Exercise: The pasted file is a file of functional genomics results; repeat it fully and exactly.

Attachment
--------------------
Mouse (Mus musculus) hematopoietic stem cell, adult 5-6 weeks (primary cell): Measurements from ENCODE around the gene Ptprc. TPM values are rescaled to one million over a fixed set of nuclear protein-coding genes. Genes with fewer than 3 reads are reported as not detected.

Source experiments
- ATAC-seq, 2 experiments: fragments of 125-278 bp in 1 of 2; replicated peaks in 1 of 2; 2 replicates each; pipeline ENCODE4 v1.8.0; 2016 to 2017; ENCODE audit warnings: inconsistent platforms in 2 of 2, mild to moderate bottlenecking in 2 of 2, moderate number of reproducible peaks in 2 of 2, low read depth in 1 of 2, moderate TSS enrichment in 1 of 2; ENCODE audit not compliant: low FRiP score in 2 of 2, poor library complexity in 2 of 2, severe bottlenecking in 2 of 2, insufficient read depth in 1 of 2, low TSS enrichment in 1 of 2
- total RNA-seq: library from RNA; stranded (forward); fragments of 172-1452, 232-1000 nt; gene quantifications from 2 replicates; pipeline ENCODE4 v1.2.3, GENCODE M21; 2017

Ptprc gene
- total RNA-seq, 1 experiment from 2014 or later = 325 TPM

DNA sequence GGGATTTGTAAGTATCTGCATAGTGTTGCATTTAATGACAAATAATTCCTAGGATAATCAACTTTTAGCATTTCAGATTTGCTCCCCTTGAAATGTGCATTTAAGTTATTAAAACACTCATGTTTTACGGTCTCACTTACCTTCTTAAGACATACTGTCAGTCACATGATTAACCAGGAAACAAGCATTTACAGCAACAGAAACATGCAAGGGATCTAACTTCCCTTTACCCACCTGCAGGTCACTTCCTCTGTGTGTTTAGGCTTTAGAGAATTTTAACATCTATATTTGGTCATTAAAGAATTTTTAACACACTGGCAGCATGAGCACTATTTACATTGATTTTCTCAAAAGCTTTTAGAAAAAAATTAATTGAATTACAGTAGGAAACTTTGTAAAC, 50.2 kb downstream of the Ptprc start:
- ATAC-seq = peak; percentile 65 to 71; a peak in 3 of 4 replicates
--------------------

Mouse (Mus musculus) hematopoietic stem cell, adult 5-6 weeks (primary cell): Measurements from ENCODE around the gene Ptprc. TPM values are rescaled to one million over a fixed set of nuclear protein-coding genes. Genes with fewer than 3 reads are reported as not detected.

Source experiments
- ATAC-seq, 2 experiments: fragments of 125-278 bp in 1 of 2; replicated peaks in 1 of 2; 2 replicates each; pipeline ENCODE4 v1.8.0; 2016 to 2017; ENCODE audit warnings: inconsistent platforms in 2 of 2, mild to moderate bottlenecking in 2 of 2, moderate number of reproducible peaks in 2 of 2, low read depth in 1 of 2, moderate TSS enrichment in 1 of 2; ENCODE audit not compliant: low FRiP score in 2 of 2, poor library complexity in 2 of 2, severe bottlenecking in 2 of 2, insufficient read depth in 1 of 2, low TSS enrichment in 1 of 2
- total RNA-seq: library from RNA; stranded (forward); fragments of 172-1452, 232-1000 nt; gene quantifications from 2 replicates; pipeline ENCODE4 v1.2.3, GENCODE M21; 2017

Ptprc gene
- total RNA-seq, 1 experiment from 2014 or later = 325 TPM

DNA sequence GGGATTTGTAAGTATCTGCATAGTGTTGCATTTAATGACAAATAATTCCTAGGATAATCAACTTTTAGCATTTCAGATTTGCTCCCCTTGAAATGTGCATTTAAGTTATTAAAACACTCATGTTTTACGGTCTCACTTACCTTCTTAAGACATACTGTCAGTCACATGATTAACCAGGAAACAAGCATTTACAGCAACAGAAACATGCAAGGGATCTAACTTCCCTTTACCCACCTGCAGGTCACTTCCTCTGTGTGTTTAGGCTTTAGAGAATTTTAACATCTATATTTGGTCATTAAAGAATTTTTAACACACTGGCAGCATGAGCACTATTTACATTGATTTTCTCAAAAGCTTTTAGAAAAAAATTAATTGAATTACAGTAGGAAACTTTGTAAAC, 50.2 kb downstream of the Ptprc start:
- ATAC-seq = peak; percentile 65 to 71; a peak in 3 of 4 replicates